Muse - Absolution
A&E Records
Epic Hard Rock, Neoprog
14 songs (52:19)
Release year: 2003
Muse
Reviewed by Goat
Archive review

Muse time again, and this week it’s 2003’s Absolution that we’re looking at. The album that broke Muse in America and made them international superstars of the Rock world, it’s as good as the hype. Yes, it’s undoubtedly commercial, and yes, Matt Bellamy was as bonkers lyrically as ever, but if you can listen to the piano-driven build to apocalyptic grandeur that is first track proper Apocalypse Please without being completely emotionally caught up then you’re a cold-hearted being indeed. Where the band may have been a little hesitant to spread their word on previous albums, all restraints are gone here, the band literally begging for the end of the world. Each and every track has a certain desperate epic vibe, from the more obvious Time Is Running Out to the rather beautiful ballad that is Sing For Absolution, giving the album an interesting conceptual feel.

Of course, a certain suspension of disbelief is required, and critics of the band generally roll their eyes at the hysterical over-the-topness more than anything. Still, anyone that digs Power Metal’s shots for glory should more than appreciate this, not to mention the excellent songwriting which gives us highlights like Stockholm Syndrome, a riff-driven exploration of dynamics which mixes guitar and piano melodies perfectly, and Falling Away With You, a minimalist love song. It’s worth mentioning that although initially simplistic, it’s interesting how complex the songs are when you really listen. The most obvious example of this is, of course, Butterflies & Hurricanes with its perfectly-placed classical piano interlude, but the likes of megahit Hysteria with the pulsing, alive bassline and the guitar and vocal histrionics are extremely well-constructed, too. Muse are excellent at building tensions and bringing them crashing down, and it’s a rare song here which doesn’t take you on an emotional rollercoaster.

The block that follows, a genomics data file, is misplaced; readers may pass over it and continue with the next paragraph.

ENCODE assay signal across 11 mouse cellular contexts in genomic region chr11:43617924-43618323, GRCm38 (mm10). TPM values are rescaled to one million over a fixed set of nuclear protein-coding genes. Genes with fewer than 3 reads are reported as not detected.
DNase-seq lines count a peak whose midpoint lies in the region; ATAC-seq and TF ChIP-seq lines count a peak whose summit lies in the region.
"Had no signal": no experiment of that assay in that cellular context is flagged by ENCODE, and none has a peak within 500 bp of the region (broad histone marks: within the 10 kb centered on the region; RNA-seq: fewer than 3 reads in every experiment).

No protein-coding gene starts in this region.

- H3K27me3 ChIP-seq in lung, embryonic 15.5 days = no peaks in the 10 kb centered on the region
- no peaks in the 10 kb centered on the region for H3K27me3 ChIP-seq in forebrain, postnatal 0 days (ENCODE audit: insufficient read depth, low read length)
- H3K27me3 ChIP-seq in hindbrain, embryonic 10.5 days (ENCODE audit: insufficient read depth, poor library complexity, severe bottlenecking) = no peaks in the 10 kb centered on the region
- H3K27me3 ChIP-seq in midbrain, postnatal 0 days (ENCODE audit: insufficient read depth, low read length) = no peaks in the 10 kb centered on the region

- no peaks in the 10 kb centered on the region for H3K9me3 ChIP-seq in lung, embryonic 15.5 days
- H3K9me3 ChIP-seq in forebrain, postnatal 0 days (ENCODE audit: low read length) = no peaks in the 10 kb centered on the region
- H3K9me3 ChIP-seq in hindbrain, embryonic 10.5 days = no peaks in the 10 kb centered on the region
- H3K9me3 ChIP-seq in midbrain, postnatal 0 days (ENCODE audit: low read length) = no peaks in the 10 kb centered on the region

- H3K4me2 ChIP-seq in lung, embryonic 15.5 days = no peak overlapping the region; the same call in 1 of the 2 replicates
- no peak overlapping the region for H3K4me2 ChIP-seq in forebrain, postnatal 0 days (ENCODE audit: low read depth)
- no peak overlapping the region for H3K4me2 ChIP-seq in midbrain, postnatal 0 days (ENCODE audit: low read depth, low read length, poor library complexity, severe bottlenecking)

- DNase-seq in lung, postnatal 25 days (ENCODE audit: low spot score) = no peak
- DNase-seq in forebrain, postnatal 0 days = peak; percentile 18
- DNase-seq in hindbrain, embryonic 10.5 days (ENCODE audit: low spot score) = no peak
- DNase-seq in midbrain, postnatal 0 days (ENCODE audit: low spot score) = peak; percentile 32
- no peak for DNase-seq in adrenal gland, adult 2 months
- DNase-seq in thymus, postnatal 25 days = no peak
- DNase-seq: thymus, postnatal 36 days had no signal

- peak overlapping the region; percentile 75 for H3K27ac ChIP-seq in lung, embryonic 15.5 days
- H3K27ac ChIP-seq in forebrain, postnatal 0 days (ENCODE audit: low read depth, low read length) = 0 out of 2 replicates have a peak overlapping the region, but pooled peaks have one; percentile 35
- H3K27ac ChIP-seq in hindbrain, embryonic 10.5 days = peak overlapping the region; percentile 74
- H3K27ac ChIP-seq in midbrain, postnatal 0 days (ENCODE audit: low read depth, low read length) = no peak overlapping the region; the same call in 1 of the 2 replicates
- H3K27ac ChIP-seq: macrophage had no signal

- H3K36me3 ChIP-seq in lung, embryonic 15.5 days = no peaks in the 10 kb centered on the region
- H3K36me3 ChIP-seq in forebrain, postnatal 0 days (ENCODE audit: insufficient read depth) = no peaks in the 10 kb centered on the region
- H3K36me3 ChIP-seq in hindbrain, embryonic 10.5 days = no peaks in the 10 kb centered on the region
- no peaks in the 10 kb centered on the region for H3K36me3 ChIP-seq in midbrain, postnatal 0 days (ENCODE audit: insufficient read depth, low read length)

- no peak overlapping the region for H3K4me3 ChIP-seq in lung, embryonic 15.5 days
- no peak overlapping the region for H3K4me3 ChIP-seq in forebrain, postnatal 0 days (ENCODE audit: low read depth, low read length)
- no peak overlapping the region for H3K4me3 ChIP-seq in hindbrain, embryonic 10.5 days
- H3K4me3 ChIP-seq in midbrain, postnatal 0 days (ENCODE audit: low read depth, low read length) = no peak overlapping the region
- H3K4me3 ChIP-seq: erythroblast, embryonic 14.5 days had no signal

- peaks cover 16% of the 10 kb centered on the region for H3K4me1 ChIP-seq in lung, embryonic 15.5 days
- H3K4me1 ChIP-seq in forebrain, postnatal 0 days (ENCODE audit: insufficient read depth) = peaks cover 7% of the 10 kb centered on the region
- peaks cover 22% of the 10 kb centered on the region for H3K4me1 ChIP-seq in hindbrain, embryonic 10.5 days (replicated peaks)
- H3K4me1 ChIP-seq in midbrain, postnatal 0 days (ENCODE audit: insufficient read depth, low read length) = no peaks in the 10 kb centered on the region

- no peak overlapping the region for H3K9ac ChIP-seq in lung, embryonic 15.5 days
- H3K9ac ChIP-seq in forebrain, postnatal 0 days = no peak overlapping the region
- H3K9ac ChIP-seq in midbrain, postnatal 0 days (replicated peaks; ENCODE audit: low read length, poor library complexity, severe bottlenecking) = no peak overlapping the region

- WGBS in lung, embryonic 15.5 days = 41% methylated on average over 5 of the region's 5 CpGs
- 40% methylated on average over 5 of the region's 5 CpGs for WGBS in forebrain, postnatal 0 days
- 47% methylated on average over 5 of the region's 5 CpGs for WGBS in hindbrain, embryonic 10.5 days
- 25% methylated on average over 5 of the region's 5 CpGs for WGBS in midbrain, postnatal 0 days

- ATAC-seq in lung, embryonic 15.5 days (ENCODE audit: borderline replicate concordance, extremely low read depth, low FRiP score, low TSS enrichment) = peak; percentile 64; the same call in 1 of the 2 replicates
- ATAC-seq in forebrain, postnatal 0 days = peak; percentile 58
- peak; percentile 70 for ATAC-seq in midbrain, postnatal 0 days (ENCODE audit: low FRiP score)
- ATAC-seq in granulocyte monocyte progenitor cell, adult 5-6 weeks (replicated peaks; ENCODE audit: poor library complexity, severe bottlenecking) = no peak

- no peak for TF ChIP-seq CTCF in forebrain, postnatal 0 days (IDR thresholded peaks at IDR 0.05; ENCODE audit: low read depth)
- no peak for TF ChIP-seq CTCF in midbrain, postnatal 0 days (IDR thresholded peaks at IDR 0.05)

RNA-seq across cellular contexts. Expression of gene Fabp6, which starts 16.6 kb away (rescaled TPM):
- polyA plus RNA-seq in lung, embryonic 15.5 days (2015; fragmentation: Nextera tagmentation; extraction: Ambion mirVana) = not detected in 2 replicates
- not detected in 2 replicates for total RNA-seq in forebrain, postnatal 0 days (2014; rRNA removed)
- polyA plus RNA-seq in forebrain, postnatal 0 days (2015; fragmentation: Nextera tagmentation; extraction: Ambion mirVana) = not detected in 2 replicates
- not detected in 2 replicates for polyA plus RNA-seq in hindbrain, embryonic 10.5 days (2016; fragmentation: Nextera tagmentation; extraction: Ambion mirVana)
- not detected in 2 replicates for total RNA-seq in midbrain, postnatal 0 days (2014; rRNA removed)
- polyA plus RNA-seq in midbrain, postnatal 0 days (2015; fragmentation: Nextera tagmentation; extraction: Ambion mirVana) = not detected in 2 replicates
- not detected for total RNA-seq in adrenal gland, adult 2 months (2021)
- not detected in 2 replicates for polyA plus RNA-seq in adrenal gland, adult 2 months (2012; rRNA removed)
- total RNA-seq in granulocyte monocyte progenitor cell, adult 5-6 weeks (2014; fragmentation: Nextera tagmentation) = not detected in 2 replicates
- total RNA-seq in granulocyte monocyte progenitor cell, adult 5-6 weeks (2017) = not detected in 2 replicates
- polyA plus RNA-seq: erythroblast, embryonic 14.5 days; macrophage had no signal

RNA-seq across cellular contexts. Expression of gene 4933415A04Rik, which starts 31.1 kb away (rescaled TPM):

Picking highlights is easy, as more or less every song is killer, but the orchestra-backed Blackout rarely gets mentioned, a haunting ballad that could be straight from the 50s. The songs towards the end of the album, like the rocking Small Print and the synth-driven Endlessly, are just as good as the earlier hits, and Thoughts Of A Dying Atheist and Ruled By Secrecy bring the album to a close perfectly. It might not be as complex or proggy as Black Holes And Revelations or as rocking as Muse’s earlier albums, but Absolution is the perfect point between the two eras, a mixture of Rock styles that blend together perfectly and produces an album full of great songs. It was certainly one of the best releases of 2003, even taking into account the above ground Metal world, and it holds up today as a great album.

Killing Songs :
Time Is Running Out, Stockholm Syndrome, Butterflies & Hurricanes, Thoughts Of A Dying Atheist
Goat quoted 88 / 100
Adam quoted 80 / 100
Elias quoted 90 / 100
Other albums by Muse that we have reviewed:
Muse - The Resistance reviewed by Goat and quoted 71 / 100
Muse - Black Holes & Revelations reviewed by Goat and quoted 89 / 100
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